David Bowie’s drummer Woody Woodmansey says Ziggy Stardust ‘rocketed us into the top level of rock’n’roll’

Today (16 June) marks 50 years since the release of David Bowie’s iconic album,The Rise and Fall of Ziggy Stardust and the Spiders from Mars.

To honour the occasion, the artist’s former drummer Mick ‘Woody’ Woodmansey spoke with BBC Radio 6 Music about making the landmark album.

Describing the first time he met Bowie, Woodmansey recalled him opening door wearing a rainbow T-shirt, bangles, red cords and blue shoes with hand-painted red stars on them: “It was a bit of a culture shock, because we didn’t have anything like that in Hull!”

The album, produced by Ken Scott and recorded in Trident Studios in The Big City, was released 16 June 1972 and features fan favourites including “Starman”, “Ziggy Stardust” and “Five Years”.

Speaking on the making of “Ziggy Stardust”, Woodmansey recalled how unique the recording process was, with Bowie getting his final song takes down after one or two goes.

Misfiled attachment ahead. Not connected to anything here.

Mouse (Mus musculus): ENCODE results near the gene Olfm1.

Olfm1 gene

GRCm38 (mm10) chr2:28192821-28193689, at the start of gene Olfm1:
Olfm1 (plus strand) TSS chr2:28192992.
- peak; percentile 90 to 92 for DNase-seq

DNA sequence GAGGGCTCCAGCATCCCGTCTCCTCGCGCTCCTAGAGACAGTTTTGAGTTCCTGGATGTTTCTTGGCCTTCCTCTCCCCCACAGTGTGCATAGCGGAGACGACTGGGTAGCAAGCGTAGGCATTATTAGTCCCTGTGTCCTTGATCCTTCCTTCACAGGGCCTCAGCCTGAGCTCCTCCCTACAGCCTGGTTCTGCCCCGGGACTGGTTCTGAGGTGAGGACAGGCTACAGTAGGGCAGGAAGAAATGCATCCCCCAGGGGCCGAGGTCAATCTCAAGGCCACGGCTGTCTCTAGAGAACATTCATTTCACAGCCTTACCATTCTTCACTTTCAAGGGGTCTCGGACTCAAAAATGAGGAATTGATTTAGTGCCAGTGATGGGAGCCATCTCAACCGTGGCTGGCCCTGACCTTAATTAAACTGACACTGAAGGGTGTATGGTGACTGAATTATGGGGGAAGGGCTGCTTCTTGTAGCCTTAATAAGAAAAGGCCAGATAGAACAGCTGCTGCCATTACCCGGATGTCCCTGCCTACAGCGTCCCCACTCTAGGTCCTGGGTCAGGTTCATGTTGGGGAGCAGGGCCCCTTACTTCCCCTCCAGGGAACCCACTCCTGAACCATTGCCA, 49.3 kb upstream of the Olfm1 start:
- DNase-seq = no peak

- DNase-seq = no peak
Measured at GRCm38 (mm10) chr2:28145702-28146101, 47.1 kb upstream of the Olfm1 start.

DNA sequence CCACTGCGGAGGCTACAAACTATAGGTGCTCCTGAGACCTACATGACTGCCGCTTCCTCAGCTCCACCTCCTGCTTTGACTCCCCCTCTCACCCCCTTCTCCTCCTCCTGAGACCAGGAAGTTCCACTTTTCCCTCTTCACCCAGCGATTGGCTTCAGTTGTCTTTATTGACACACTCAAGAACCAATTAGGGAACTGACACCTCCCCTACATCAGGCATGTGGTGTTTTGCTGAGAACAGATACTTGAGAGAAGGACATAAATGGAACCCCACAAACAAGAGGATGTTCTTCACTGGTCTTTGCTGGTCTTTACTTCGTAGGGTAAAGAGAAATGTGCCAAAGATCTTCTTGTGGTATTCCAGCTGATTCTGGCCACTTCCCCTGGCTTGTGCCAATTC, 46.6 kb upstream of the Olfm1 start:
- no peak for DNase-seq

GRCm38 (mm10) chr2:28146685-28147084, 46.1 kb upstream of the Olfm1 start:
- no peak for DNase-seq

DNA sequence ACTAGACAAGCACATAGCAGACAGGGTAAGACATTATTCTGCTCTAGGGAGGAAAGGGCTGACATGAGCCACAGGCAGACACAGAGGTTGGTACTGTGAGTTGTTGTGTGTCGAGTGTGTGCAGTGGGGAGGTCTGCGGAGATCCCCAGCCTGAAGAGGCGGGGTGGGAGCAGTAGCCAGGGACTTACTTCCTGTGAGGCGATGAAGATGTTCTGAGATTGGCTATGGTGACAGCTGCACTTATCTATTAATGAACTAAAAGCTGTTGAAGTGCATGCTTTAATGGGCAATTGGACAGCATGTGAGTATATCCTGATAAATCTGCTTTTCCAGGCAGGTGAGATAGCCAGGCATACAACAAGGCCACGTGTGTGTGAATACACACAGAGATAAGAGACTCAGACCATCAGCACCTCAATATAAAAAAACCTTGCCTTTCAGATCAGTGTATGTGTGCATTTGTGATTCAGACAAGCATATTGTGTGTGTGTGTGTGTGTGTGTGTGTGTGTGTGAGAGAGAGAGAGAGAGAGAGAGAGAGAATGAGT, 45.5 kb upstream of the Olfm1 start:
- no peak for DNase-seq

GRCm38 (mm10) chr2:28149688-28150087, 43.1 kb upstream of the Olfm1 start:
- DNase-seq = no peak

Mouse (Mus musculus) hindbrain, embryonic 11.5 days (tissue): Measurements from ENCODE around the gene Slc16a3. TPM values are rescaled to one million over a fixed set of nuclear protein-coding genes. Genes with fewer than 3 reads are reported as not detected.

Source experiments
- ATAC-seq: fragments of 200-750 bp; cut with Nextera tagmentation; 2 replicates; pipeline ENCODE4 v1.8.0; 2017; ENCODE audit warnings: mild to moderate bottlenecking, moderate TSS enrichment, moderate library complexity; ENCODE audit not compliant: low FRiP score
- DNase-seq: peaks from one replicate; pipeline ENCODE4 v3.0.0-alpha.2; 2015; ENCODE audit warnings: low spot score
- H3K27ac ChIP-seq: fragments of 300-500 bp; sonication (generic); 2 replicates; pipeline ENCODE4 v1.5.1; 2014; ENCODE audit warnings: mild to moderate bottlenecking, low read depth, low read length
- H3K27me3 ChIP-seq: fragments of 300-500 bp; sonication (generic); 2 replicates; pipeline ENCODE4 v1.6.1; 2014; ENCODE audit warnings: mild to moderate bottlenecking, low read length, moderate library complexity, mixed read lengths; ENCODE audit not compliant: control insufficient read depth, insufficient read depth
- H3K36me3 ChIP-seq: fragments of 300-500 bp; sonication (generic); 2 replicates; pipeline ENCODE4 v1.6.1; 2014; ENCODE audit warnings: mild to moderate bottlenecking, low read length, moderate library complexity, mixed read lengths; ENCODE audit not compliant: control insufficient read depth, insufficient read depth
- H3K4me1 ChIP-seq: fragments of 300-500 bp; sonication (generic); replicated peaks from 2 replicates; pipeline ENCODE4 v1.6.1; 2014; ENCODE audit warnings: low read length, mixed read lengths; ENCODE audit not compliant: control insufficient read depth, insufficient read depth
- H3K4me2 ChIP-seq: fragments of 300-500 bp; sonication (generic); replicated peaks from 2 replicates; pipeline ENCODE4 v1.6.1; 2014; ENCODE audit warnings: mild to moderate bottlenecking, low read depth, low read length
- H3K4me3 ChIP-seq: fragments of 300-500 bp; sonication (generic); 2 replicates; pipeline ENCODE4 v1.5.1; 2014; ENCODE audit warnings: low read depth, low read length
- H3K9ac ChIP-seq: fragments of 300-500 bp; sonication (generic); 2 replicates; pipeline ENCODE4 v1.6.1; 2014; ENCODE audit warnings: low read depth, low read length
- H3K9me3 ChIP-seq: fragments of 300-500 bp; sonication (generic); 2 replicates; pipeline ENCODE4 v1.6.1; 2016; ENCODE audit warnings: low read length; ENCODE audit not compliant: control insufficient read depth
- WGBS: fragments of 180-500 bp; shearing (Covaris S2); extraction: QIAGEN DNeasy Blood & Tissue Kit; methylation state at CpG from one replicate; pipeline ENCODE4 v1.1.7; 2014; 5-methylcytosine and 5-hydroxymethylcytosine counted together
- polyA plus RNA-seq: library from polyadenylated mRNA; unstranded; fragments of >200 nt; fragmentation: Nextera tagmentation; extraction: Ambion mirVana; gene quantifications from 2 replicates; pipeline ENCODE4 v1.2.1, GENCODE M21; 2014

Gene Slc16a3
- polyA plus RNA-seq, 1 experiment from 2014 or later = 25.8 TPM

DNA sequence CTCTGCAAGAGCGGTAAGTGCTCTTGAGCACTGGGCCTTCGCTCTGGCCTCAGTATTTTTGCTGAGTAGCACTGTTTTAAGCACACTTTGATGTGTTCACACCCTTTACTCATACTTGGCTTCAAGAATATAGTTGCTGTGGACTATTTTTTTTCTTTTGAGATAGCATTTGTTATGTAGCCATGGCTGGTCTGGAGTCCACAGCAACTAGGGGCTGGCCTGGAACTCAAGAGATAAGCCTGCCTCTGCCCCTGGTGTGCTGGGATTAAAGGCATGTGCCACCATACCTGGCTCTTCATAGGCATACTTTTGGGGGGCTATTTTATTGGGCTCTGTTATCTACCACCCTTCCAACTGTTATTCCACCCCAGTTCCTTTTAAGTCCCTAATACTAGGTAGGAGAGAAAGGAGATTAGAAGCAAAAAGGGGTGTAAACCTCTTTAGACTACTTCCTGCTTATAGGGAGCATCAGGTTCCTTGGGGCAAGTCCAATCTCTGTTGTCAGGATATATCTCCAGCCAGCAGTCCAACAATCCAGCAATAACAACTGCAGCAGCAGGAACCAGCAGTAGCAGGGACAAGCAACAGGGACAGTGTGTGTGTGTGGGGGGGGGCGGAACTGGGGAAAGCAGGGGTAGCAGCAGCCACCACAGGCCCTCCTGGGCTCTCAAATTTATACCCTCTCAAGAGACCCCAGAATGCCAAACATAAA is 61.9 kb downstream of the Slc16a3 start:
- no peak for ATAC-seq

He agreed that being part of the album had changed his life: “It rocketed us all – excuse the pun – into the top level of rock’n’roll, which was at 14 where you dream about getting to.”

Woodmansey described how amazed he still is at the success of the record, both then and now. “We obviously did it well!” he said.

Picking his favourite track, “Five Years”, he recalled writing his drum part for the song: “David just said, ‘Oh by the way, drums start this one.’

“I had no idea what to do and then I got into the zone for the song… it’s the end of the world, I’m not going to feel like showing off, I’m not going to feel like doing flashy bits, I’m just going to set the mood. I just started playing and he went, ‘That’s it, do that!”’

To celebrate the anniversary, Parlophone Records have released a special 2022 mix Top Of The Pops Version of “Stardust”, as well as a special half speed remaster limited edition LP which will be available tomorrow.

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